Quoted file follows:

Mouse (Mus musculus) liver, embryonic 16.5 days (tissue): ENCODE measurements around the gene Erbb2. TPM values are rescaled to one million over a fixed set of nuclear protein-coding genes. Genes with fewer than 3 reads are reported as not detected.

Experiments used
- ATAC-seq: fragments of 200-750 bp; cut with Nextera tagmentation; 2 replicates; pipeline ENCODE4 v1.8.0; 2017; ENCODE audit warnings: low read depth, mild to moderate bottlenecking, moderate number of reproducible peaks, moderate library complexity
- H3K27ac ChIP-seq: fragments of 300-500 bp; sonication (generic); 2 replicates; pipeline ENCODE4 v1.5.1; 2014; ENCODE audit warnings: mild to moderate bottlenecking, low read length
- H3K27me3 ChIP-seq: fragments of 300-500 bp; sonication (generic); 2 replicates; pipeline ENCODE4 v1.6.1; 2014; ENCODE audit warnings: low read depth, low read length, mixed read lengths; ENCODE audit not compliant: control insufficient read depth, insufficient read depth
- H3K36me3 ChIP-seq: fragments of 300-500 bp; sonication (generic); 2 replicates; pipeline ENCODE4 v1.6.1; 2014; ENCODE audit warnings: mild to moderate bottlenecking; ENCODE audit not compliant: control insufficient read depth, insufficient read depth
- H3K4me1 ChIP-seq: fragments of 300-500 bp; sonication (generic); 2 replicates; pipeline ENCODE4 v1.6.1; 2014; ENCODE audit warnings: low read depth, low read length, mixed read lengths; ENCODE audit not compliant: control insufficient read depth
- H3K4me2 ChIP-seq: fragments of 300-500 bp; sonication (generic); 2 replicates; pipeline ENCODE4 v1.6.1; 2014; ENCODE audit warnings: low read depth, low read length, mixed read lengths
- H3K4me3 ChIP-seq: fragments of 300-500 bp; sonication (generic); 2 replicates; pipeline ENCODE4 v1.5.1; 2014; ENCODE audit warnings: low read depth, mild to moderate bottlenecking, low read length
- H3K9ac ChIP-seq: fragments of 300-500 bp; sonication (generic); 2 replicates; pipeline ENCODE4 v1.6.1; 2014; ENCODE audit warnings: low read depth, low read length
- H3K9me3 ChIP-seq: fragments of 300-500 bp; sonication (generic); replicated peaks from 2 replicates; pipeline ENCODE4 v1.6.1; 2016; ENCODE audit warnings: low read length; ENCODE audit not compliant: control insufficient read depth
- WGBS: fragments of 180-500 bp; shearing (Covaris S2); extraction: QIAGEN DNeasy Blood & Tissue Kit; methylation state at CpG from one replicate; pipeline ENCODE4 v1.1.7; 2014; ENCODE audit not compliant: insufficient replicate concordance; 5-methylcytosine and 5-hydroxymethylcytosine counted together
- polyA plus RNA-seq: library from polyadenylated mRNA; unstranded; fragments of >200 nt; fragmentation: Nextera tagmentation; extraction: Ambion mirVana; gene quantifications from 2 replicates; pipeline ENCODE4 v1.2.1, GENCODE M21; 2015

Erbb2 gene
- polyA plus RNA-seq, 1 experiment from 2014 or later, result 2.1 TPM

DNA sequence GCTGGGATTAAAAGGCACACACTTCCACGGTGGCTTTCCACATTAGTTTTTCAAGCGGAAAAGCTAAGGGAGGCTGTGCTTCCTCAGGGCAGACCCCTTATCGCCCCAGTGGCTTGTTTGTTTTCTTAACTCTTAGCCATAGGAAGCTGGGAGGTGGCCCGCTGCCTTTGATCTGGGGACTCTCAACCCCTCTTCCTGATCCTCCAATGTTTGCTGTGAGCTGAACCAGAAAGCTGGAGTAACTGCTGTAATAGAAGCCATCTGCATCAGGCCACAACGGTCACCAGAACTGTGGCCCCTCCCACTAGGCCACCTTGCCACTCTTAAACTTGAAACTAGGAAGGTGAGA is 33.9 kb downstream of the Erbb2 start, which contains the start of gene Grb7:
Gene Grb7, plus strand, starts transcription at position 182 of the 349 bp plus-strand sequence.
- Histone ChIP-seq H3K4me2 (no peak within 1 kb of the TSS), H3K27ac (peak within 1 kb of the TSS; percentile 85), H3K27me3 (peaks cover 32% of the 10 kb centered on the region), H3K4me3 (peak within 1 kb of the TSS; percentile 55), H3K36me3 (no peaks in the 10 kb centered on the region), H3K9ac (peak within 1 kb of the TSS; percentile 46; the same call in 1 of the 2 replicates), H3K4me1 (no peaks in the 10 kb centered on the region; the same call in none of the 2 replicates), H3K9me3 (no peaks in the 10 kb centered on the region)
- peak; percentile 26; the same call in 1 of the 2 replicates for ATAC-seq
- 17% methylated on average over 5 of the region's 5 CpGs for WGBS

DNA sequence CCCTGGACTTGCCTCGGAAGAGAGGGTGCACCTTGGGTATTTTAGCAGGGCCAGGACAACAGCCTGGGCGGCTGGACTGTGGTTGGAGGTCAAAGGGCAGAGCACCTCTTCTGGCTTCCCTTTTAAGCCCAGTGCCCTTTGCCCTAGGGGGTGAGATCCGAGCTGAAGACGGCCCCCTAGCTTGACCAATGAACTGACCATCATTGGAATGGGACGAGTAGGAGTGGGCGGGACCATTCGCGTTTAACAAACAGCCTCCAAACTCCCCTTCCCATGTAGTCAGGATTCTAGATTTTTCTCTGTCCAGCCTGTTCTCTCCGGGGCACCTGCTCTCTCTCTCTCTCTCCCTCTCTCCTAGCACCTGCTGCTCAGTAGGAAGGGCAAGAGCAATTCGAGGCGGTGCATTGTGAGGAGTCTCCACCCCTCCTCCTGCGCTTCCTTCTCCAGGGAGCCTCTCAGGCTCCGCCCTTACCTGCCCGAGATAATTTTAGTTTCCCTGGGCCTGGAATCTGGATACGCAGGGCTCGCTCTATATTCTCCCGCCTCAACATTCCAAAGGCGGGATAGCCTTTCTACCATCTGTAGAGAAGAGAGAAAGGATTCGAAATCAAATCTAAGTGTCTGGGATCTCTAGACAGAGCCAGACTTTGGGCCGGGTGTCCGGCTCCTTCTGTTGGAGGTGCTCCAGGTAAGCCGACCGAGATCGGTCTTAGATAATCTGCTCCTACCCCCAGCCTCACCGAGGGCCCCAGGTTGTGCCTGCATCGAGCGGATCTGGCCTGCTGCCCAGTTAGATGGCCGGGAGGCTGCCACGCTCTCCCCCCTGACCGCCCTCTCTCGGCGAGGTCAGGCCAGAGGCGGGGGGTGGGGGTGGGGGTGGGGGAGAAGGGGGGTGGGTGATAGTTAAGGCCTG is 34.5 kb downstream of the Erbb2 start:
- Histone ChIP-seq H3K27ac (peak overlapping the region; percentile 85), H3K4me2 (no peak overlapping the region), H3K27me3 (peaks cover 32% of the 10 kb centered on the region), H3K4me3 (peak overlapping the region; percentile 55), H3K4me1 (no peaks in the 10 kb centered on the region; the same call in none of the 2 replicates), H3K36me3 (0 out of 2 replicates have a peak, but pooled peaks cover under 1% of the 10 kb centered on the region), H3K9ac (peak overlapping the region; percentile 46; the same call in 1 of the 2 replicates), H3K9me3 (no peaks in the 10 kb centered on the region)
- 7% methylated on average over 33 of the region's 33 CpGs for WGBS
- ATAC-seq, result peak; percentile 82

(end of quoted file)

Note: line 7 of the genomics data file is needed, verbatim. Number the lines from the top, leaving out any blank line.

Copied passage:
- H3K4me1 ChIP-seq: fragments of 300-500 bp; sonication (generic); 2 replicates; pipeline ENCODE4 v1.6.1; 2014; ENCODE audit warnings: low read depth, low read length, mixed read lengths; ENCODE audit not compliant: control insufficient read depth